New 7" vinyl single comes out on Dec. 6 ("Hallelujah" b/w "Revolving Door") via Jett Plastic Records.  $7 at the Lager House door includes a copy of the regular version on solid red vinyl. But, special edition variations of the single are available via Jett Plastic. 

Interview: Frontier Ruckus' Sitcom Afterlife

Here’s the thing with Frontier Ruckus:
It’ll be heavy. It’ll be peppy. It’ll be provocative and it will be catchy. And, if you really wanna bend your ears in, you can parse all the particular instruments the Ann Arbor-born quartet deployed to renovate the alt-country rock archetype, (something that’s becoming part of their M.O. after 10 years). And, if you’re listening closer, still, you’ll fall under the waking-nightmare nostalgia-spell of the lyricist, with scribbled words of weary weight from pages of packed with potently evocative, potently wistful and potently symbolic imagery.

Now based between Detroit and Ann Arbor, with Mathew Milia on vocals/guitar, David Jones on banjo, Anna Burch on vocals and Zachary Nichols on trumpet, they’re set to wrap up a tour that supports their fourth full length album, Sitcom Afterlife, with a performance at The Loving Touch in Ferndale tomorrow night.

Jones and Milia have been writing music and performing together for well over a decade. Their haunting and heart-swooning debut album The Orion Songbook conjured the specific Frontier Ruckus spirit into a nearly full formed apparition, over atmospheric organs and prickled banjo, heavy booted bass trudges and cool autumn-stung gale guitars, with those ever-trilling nasal voice, quavering as though it’s always just about to break and breeze away like birch bark over a Great Lake, gutting itself with vulnerably confessional words of the sweetest poetry (that only an English Major could muster) that dazzlingly mythologizes the eerily universal nostalgia of Midwest coming-of-age-ness…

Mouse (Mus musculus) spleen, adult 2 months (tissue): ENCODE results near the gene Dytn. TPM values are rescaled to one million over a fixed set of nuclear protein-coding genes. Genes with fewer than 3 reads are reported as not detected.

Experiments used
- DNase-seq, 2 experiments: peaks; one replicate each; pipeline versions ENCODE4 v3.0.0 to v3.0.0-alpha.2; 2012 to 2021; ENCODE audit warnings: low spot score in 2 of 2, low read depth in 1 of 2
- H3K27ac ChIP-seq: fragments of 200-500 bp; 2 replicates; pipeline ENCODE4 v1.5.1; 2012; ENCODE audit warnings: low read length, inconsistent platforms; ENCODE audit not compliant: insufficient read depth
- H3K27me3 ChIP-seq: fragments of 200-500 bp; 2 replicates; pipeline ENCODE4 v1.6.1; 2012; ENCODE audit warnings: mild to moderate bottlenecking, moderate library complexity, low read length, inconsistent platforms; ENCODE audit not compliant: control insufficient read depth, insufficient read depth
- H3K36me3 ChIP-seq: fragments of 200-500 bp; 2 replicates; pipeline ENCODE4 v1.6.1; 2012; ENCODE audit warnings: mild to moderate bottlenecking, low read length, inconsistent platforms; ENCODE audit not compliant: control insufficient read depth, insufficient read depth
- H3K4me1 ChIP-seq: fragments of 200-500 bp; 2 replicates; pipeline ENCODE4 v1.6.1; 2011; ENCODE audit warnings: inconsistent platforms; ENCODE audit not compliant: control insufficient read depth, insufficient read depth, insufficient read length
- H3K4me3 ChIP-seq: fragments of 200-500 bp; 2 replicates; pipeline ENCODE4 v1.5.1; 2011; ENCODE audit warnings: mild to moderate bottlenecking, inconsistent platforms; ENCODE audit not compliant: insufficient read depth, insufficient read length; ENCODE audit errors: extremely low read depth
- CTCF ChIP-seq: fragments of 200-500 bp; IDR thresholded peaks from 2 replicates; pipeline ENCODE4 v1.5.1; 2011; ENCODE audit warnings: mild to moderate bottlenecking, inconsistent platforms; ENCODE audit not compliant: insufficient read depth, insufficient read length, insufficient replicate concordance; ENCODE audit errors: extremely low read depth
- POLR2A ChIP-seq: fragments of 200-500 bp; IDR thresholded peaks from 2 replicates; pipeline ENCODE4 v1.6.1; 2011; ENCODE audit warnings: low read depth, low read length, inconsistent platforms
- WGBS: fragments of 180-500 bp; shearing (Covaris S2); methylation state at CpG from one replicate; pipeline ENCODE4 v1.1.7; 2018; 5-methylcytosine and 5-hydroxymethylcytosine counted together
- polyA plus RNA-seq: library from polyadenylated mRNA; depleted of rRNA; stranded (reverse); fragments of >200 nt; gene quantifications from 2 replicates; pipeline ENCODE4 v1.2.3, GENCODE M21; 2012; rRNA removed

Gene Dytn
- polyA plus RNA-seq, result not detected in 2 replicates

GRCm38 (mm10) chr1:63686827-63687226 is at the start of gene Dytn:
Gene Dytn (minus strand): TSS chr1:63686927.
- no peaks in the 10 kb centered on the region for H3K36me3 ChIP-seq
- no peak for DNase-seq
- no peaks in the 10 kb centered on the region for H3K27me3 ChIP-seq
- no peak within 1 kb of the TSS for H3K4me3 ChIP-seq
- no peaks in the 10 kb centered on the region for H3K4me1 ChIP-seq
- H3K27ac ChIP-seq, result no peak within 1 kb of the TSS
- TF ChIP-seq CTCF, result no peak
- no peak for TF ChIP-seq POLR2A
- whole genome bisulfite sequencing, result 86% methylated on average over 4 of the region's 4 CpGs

LISTEN: Frontier Ruckus – “Crabapples In The Century’s Storm
And here we go, with Sitcom Afterlife. Listen:
Milo: How’s the autumn been going for you guys? How did the release show go at the start of the month?
Matthew Milia:
To be honest, playing these songs from the new album live is some of the most fun I've had onstage in a really long time. And they were, in a way, intentionally designed with that in mind; I wrote them two years ago when I was in a bit of a dark place. So, somehow the tunes and melodies and song structures that were coming out of me began to work in a sort of antithetical way to the bummed-out lyrics they were supporting. The songs sounded upbeat and classically pop. Poppier than anything I'd written prior. It was like I was allowing myself a sort of escapist vent to feel good vibes within all the grief. Coming up with catchy tunes really gave me something happy to cling to and rattle around in my brain.

Milo: This is your fourth record. I don’t know why, but, to me, that feels like a time when a band has really turned some kind of corner or made their mark, ya know? You’re establishing a canon, at this point, right? Are you getting there, does it feel that way and what’s been the key to keeping you together, keeping you going?